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Experience from a complex setting [#8851]
We in CONABIO (where I work) have conducted risk assessment for a while now (since 1998). CONABIO is an Interministerial Comission dedicated to the knowledge and use of biodiversity in Mexico.
It has been conducting risk assessment to inform the decision makers in relation to the possible risks involved in releasing LMOs into the environment (in relation mainly to biodiversity.....specially considering that Mexico is Center of Origin and Center of Genetic Diversity of several crops of human kind relevance, see http://www.biodiversidad.gob.mx/genes/otrosCentros.html).
I recommend as a reading chapter 21 recently published in:
"Ethnobotany of Mexico: Interactions of people and Plants in Mesoamerica"
http://www.springer.com/us/book/9781461466680
titled:
"Biosafety and Environmental releases of GM crops in mesoamerica: Context does matter"
Kind regards to all!
Francisca
posted on 2018-02-01 15:11 UTC by Ms. Francisca Acevedo, Mexico
RE: Experience from a complex setting [#8859]
Dear Colleagues:  My personal experience with risk assessments of living modified organisms  is reviewing them as part of approval process for release of LMOS onto the market, either for food or feed or for release to the environment for commercial use at the European Union level. I also Review risk assessments for field trials of LMOs at the national level.  In my opinion, I find that the quality of the risk assessments sections on the potential effects on environment and biodiversity (which are the points I generally concentrate on) varies enormously between the EU applications and the national applications for field trials.

I consider the risk assessments made for the EU to be of excellent quality. There are very developed technical guides for what a risk assessment should contain, based on the European legislation on GMO’s and guidance by the European Food Safety Agency. The EU applications strictly follow these requirements and guidances. The risk assessments are reviewed thoroughly in a long process by various state and EU authorities and agencies before I receive them at the national level. If I should identify a weakness, it would be that the risk assessments in the EU applications are sometimes weak in describing indirect effects of LMOs over a long-term. They also may have difficulty in identifying potential ecological effects of the LMOs on geochemical processes in the soil. Lack of knowledge of the potential effects on soil processes over a long term  and how to assess these seems to be a general problem.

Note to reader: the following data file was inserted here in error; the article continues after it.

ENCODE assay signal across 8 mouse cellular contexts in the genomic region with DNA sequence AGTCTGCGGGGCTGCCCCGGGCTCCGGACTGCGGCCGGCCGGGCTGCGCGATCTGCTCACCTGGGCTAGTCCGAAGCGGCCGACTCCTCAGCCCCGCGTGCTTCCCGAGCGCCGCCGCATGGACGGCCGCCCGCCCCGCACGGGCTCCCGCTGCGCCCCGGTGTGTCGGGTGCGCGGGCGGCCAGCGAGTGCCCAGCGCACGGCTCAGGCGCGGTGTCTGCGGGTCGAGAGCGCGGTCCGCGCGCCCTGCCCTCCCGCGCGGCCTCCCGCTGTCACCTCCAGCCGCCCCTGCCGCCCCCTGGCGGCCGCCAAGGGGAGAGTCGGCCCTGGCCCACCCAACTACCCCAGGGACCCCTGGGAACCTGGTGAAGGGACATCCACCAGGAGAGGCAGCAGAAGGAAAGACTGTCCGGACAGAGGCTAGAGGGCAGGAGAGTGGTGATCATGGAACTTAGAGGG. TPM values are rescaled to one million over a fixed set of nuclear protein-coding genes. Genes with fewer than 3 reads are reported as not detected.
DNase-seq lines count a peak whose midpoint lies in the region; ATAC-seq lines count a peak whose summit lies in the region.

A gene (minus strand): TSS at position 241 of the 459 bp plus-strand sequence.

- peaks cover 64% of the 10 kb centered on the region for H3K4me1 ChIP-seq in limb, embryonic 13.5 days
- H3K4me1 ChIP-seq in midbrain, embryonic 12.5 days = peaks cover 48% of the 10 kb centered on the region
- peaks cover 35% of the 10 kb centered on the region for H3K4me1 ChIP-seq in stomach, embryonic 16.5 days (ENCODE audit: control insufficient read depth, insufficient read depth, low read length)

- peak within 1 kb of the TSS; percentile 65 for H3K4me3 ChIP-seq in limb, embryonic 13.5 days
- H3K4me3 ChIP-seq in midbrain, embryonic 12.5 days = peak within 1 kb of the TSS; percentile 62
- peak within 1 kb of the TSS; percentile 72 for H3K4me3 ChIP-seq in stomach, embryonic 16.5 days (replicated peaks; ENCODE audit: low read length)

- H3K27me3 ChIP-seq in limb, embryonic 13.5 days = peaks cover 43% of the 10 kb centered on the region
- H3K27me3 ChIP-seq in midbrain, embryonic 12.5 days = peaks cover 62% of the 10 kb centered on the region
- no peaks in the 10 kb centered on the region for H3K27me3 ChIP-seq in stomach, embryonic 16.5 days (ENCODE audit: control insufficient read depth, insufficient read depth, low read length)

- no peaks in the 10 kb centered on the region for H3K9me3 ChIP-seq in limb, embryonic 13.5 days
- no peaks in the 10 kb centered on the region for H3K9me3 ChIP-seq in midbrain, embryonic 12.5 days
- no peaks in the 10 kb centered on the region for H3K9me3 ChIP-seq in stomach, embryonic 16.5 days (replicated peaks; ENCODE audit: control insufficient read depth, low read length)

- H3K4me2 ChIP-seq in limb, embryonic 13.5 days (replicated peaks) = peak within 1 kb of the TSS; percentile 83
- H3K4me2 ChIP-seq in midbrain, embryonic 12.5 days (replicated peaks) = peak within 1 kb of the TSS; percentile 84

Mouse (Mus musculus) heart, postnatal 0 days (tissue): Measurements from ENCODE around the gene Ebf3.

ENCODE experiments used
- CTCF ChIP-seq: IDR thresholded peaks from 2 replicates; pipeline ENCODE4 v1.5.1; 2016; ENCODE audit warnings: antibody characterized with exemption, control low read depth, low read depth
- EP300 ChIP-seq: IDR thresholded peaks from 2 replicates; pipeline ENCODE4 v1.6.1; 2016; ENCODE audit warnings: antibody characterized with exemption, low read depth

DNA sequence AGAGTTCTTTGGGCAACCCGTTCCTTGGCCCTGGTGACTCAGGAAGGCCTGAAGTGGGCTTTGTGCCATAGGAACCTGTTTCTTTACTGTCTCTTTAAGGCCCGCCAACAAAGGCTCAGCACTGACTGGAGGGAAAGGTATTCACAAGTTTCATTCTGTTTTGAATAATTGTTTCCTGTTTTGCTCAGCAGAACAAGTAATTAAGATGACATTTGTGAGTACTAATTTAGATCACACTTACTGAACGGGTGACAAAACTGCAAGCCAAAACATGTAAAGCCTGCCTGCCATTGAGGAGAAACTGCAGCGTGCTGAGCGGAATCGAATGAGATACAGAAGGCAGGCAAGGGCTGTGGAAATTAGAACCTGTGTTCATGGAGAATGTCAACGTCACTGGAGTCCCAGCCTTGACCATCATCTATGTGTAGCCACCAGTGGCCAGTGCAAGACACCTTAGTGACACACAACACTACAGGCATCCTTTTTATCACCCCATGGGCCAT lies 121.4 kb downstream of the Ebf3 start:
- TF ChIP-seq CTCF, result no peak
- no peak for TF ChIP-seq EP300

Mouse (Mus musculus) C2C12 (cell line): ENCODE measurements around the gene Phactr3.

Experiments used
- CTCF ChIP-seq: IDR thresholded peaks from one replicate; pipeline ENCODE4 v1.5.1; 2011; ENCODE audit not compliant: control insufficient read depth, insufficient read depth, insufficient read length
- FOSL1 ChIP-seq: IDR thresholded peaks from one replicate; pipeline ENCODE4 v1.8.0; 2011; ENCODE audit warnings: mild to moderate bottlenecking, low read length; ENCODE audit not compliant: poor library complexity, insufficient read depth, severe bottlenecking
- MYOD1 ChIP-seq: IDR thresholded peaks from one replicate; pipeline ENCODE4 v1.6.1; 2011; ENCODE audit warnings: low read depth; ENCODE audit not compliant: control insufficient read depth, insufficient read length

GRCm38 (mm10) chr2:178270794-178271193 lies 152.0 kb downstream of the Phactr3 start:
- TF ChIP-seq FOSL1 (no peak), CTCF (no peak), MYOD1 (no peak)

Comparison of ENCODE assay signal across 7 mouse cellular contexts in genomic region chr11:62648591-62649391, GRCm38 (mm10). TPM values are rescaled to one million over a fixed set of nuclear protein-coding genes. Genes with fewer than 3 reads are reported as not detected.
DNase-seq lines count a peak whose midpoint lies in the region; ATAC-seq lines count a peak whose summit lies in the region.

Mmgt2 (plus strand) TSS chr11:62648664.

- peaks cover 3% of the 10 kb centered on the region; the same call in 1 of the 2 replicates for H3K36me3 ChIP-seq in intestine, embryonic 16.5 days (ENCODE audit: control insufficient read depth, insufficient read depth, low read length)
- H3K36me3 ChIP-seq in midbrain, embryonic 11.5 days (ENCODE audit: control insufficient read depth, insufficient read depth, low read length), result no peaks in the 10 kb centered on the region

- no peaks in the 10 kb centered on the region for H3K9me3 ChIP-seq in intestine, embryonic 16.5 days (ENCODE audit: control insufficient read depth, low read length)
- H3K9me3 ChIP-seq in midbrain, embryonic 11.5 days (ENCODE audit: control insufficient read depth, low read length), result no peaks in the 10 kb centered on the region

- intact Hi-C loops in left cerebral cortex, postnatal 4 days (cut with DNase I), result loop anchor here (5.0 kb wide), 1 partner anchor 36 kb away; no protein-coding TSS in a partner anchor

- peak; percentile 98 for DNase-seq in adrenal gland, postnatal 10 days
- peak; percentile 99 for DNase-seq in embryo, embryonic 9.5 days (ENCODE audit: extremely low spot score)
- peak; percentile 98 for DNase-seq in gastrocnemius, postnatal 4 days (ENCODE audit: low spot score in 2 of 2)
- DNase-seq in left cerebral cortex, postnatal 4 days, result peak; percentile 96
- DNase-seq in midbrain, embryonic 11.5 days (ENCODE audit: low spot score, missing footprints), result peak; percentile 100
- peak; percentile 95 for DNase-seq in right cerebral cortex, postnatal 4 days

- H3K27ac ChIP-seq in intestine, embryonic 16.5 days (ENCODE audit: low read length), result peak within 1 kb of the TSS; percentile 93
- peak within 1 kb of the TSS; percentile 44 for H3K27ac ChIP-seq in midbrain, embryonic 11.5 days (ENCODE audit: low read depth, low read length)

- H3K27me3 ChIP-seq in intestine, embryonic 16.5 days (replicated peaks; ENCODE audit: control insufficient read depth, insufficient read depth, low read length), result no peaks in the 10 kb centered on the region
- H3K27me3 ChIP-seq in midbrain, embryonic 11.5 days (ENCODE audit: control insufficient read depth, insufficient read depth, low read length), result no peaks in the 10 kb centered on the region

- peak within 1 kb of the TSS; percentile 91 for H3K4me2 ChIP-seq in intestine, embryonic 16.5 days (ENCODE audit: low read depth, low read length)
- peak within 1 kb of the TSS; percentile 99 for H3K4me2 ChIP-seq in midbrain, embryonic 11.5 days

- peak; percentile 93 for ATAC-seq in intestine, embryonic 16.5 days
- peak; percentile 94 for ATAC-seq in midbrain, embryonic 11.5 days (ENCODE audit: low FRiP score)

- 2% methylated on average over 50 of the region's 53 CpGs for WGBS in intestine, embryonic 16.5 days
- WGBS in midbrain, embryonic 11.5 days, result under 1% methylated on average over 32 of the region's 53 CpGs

The risk assessments for field trials on the national level are, in my opinion, often very primitive and unsatisfactory. It is often very difficult to assess the potential environmental risks of the LMO to be field trialed from the information given in the risk assessment. There is a standard application, that is a shortened and streamlined version of the EU applications, yet the applicants have difficulty providing necessary information. The responsible authority must often repeatedly ask the applicant for additional information. The questions that are often very superficially answered are;  potential ecological and genetic effects of gene-spread from the LMO to be trialed on wild relatives; ecological effects on non-target species,  what wild species could be affected and possible effects on their fitness and population dynamics; indirect environmental effects; and ecological effects on the geochemical processes and soil processes and functions. Some applications for field trials are quite thorough in describing measures to prevent environmental effects, others are abysmally bad.  

My personal conclusion is: 1) that guidance needs to be developed to assist risk assessors who only sporadically make risk assessments. It may be enough with a simplified version of existing guidance in the local language.
2) Guidance needs to be further developed to help risk assessors consider, understand and assess long-term effects of cultivation of LMO’s – long-term meaning much more than 3 years. Especially guidance for indirect effects over a long-term need to be further developed. But do we have the scientific knowledge to assess the risks to biodiversity over a long-term and especially non-target species including birds and mammals that may temporarily eat and use the LMO in some way?
3) Guidance on potential effects of LMOs on soil processes including geochemical cycles and soil function is desperately needed to be improved.

In the end, you may develop the best guidance ever, but if it is not widely spread to the right people and if government regulators do not demand a high quality in risk assessments, our work will have been in vain.

With best regards
Melanie Josefsson
Swedish Environmental Protection Agency
(edited on 2018-02-02 16:19 UTC by Ms. Melanie Josefsson)
posted on 2018-02-02 16:16 UTC by Ms. Melanie Josefsson, Sweden